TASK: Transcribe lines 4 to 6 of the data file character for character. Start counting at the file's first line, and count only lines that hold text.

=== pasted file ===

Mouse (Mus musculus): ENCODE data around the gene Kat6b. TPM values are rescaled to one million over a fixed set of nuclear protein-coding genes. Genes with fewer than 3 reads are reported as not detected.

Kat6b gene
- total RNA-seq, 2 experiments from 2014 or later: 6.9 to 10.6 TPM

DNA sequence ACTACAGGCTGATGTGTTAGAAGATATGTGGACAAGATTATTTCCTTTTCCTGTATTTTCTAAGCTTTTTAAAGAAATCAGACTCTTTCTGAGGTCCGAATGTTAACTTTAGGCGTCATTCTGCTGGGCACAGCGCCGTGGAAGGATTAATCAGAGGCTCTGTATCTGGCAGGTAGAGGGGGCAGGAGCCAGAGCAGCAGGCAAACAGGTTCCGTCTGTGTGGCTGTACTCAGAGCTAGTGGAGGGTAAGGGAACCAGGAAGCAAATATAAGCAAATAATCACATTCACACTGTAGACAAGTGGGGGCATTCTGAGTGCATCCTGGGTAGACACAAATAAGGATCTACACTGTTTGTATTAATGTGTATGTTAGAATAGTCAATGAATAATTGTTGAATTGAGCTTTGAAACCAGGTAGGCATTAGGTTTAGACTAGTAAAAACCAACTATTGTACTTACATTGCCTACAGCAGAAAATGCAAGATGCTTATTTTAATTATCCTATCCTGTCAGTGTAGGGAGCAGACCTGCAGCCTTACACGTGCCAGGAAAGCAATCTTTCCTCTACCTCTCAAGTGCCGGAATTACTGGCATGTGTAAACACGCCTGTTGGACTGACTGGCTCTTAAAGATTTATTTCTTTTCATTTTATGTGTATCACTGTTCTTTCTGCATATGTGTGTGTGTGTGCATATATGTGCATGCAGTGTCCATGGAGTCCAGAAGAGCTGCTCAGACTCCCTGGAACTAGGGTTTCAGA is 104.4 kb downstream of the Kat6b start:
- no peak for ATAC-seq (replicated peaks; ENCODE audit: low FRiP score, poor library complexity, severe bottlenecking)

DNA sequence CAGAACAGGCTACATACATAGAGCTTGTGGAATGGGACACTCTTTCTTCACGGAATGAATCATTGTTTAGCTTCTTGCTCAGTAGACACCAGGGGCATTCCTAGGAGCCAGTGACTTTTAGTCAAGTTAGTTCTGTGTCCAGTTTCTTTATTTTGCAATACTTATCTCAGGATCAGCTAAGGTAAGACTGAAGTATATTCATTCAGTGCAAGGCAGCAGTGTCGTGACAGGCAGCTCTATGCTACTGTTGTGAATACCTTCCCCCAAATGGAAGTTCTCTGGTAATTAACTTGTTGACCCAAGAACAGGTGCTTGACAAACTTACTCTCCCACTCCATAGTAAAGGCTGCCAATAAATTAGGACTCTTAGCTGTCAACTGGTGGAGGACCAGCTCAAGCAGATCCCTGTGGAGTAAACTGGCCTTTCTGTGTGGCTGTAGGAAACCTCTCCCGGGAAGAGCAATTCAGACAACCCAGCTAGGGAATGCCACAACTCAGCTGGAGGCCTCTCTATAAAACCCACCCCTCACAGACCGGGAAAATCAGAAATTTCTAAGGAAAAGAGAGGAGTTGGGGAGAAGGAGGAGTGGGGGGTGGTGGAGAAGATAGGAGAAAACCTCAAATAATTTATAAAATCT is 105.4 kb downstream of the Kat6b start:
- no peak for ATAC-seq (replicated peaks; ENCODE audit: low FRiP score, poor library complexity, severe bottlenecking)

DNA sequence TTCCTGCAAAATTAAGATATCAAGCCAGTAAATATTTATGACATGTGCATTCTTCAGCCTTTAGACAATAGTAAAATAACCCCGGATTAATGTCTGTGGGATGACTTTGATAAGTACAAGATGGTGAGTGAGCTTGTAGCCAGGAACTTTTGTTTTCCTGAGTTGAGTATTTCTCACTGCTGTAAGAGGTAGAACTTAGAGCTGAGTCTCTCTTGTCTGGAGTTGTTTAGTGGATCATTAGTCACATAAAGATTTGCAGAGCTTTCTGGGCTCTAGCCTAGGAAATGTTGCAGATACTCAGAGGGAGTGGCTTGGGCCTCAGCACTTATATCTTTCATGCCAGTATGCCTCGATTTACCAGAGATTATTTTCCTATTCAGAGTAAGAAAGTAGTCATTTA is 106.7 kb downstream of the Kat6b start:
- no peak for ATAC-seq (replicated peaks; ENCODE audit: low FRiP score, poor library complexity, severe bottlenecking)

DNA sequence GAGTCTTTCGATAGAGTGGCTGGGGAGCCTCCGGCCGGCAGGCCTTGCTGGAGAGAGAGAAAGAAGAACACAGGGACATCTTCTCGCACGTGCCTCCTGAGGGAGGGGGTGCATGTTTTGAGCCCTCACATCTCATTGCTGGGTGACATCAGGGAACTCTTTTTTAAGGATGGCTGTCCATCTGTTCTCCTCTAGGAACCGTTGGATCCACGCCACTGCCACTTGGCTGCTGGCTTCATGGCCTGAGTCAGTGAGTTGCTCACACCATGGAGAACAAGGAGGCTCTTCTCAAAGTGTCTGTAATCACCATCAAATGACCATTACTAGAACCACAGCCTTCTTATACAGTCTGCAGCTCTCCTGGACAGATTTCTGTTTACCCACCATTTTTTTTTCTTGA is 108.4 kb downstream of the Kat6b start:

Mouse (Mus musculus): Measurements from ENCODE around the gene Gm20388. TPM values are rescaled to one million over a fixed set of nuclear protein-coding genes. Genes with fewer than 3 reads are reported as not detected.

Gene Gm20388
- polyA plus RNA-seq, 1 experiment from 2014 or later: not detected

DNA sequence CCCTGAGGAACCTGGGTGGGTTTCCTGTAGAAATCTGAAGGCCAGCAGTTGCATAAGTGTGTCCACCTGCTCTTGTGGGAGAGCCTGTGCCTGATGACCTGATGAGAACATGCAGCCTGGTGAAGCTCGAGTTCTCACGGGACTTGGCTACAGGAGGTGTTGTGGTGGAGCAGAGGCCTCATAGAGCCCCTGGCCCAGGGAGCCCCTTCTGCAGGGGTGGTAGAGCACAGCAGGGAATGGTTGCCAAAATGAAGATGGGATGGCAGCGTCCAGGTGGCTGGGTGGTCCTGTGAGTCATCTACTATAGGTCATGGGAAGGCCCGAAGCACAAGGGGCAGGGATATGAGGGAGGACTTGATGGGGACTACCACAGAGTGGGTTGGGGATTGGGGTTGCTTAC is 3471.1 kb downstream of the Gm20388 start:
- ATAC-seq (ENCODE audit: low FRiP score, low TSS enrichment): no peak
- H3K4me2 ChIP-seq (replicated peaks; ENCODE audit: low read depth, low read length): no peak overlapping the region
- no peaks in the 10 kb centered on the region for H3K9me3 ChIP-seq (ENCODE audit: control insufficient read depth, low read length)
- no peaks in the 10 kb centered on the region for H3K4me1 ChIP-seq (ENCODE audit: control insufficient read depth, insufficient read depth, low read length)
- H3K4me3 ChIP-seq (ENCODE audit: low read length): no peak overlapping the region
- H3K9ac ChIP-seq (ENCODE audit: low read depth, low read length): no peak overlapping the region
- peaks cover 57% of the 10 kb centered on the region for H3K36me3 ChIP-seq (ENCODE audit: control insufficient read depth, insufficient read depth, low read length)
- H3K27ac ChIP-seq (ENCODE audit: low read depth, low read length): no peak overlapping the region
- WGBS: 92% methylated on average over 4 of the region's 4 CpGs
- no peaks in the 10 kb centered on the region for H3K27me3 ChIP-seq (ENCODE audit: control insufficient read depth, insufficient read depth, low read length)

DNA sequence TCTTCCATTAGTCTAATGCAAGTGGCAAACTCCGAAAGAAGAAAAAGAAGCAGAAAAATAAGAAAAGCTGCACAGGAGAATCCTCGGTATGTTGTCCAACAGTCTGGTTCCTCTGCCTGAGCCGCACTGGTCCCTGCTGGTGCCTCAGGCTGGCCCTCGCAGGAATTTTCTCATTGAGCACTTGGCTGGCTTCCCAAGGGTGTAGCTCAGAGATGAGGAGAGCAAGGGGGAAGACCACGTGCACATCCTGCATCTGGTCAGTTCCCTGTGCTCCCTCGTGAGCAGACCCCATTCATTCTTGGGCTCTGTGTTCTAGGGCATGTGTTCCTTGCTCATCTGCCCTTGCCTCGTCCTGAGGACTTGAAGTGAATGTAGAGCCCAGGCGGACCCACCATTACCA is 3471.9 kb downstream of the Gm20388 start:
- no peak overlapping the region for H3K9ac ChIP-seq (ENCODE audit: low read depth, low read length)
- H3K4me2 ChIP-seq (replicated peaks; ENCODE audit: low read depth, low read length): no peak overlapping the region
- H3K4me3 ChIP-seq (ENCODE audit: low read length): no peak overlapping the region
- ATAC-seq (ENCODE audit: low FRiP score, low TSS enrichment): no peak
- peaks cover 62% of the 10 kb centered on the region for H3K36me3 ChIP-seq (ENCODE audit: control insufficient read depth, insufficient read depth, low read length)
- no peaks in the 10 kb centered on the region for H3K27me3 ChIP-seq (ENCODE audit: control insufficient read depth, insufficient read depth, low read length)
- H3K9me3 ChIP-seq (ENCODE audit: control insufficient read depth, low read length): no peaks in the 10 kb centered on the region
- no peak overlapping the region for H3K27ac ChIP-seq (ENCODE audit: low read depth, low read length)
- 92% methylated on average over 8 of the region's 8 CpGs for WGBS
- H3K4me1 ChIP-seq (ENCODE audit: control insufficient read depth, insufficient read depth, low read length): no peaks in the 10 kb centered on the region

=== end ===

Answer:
DNA sequence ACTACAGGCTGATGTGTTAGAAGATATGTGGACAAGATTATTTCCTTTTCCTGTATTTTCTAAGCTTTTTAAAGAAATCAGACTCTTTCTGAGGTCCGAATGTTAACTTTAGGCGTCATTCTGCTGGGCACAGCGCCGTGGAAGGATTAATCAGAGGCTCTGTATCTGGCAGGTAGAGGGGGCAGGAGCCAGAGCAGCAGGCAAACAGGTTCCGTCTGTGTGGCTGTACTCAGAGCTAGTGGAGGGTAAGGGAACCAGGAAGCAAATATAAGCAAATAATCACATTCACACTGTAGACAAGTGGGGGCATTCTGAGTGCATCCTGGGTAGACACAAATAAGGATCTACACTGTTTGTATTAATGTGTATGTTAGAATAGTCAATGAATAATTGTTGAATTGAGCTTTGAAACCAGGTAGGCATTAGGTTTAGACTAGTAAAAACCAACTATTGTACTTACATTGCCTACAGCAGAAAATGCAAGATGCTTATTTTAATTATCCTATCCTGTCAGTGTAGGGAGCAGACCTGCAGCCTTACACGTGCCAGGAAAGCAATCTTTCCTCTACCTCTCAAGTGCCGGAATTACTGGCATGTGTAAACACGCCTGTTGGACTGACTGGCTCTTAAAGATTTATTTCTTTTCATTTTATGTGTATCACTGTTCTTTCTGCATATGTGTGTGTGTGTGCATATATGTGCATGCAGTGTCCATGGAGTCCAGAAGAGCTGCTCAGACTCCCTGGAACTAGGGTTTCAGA is 104.4 kb downstream of the Kat6b start:
- no peak for ATAC-seq (replicated peaks; ENCODE audit: low FRiP score, poor library complexity, severe bottlenecking)

DNA sequence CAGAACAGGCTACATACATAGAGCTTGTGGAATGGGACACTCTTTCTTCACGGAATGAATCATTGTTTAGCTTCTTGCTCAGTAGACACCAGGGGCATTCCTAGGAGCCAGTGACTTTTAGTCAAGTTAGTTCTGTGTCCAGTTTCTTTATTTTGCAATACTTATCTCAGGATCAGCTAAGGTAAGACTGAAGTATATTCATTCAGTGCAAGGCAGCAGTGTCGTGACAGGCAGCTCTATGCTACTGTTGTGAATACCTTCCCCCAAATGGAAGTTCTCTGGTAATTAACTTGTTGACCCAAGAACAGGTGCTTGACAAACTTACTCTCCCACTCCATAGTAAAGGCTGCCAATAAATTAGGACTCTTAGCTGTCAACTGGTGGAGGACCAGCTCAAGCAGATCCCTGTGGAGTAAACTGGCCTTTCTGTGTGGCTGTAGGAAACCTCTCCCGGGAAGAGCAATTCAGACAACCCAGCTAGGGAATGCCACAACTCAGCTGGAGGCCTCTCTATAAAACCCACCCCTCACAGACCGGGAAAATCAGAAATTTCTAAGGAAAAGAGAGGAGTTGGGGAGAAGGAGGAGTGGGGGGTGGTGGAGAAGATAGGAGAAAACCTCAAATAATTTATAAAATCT is 105.4 kb downstream of the Kat6b start: